Considering his constitutional prerogatives, plus the moral authority he enjoys, being elected as a consensus and unity head of State with broad internal and external support, the President should not settle for a possibly mediocre cabinet, where ministers may be antagonistic with each other and may have more interest in selfish objectives than in public service. The President could set criteria primarily focusing on integrity and fighting graft. Unity will be easier to achieve by focusing on reform since nobody will dare protect or defend corruption or the perception of such. Considering that this government will be responsible for the planning and execution of the upcoming parliamentary elections within less than one year, it may therefore be advisable to exclude from ministerial appointments all current deputies or candidates for the next election. In fact, there may be here a golden opportunity to implement the principle of separation of the executive authority from legislative responsibility. We and many political parties and expatriate groups proposed long time ago that such separation may be the most important first step in starting genuine and effective political reforms. Such step may also remove obstacles, facilitate and speed up the process of forming the new government.

We are now hearing that if the "national unity government" can not be formed in 48 hours, two months or other deadlines, we should move towards a "temporary government", "transition government" or other nomenclatures. We wonder why not have, all three characteristics, as soon as possible, in one "quality government". In fact the so called "national unity government" is also in a way temporary or transitory, since in less than one year a new government will be formed, immediately after the completion of the parliamentary elections. Therefore the President should have every right and reason to set criteria for the selection of an extra-parliamentarian, reform oriented government. In addition, in order to respect the text and spirit of Doha he could work with the Prime Minister to select 16 ministers in consultation with the majority and 11 ministers with the minority. When selections become based on capability and integrity the issues of "sovereign portfolios" and "service portfolios" become less critical and the choice of the 3 ministers allocated to the President in the Doha accords becomes easier. Politicians should remember that Lebanese citizens, in and outside Lebanon, are much more interested in seeing solutions for their country's security and economic problems than in the share that various politicians will get for selfish gain in the upcoming cabinet. We strongly believe that President Suleiman does have the integrity, the moral authority and the duty to take these matters into consideration.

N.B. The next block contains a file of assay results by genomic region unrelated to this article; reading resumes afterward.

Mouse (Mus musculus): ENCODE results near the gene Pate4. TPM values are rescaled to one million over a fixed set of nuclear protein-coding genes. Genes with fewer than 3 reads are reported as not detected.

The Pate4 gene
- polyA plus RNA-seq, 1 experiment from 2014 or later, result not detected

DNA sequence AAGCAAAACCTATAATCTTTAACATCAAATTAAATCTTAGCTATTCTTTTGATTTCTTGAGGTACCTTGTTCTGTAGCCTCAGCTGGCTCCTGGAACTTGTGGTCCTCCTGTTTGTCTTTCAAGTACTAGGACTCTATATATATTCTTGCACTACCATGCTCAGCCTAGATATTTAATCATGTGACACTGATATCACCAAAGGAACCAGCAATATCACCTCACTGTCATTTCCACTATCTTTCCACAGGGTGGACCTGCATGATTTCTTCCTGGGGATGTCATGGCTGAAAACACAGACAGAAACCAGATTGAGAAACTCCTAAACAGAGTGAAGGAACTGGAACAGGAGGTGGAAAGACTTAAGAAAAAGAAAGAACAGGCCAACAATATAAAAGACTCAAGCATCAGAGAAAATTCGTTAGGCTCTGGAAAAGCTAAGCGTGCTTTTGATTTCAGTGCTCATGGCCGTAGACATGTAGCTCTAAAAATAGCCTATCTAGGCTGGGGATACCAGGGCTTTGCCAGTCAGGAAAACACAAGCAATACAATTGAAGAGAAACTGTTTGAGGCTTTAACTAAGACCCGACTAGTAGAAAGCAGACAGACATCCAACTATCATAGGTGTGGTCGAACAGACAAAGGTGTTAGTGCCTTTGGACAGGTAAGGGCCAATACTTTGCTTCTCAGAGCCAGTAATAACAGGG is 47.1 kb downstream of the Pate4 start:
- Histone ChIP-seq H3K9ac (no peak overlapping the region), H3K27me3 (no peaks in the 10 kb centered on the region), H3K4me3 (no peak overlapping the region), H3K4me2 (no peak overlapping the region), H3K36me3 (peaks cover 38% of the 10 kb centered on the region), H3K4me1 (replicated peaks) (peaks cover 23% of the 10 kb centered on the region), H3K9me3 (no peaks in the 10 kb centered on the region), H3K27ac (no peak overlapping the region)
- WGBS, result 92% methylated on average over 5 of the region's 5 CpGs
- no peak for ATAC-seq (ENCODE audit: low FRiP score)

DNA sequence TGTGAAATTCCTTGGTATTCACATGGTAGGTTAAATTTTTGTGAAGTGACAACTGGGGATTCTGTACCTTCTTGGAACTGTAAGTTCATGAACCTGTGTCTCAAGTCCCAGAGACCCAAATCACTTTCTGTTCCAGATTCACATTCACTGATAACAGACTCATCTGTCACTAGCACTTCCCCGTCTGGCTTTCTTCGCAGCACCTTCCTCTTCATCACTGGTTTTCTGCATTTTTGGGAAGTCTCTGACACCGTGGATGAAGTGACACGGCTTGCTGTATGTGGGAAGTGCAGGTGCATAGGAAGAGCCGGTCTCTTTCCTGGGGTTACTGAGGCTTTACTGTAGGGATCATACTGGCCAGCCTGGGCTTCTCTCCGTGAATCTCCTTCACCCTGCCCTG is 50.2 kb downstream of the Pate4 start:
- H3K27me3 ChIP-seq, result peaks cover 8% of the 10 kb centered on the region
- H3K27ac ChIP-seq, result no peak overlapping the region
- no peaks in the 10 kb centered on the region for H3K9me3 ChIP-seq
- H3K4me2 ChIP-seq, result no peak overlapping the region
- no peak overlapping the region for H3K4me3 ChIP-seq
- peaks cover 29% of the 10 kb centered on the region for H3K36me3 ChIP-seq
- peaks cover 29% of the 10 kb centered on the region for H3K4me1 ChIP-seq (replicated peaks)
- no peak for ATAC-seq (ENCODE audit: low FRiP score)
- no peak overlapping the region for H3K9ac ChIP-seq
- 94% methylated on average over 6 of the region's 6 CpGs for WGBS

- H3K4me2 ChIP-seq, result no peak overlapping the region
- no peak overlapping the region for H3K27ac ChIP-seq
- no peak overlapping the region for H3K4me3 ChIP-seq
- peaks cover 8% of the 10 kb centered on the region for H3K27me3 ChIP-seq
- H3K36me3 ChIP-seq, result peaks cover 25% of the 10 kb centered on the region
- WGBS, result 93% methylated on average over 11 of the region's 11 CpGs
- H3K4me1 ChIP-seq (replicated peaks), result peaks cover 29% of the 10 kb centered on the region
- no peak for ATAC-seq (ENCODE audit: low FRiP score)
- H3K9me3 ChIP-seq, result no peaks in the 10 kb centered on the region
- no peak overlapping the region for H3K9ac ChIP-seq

Following the formation of such government, hopefully without undue delay, the electoral 1960 Law, agreed upon in Doha, will need to be established in parliament. Dialogue will then start in Baabda under presidential leadership and security measures will be tightened to assure all citizens, visitors, investors and tourists, that peace and justice will be fully enforced.

While there is consensus that the electoral law proposed in Doha, based mainly on the 1960 circumscriptions, is clearly better than the 2000 Law engineered by the Syrian officer Ghazi Kanaan to secure certain convenient results, everybody agrees that there are imperfections and loopholes that can be improved upon. A reform-minded, extra-parliamentarian, unity government may have no problem eliminating the loopholes, as well as implementing some of the progressive proposals contained in Fouad Boutros Committee's effort to modernize and secure a fairer process.

Overall, a unity reform oriented government composed of dedicated moderate ministers will be easier for the president and prime minister to work with to better serve citizens' interests, solve delayed and chronic problems and secure a representative, fair and free election. It will also allow the hope and optimism resulting from the election of the new president to materialize and concretize towards the dream of a stable, united, free, strong and prosperous country. We sincerely hope the President will provide the necessary leadership and the politicians will not miss this golden opportunity to support him in setting Lebanon on the long awaited course.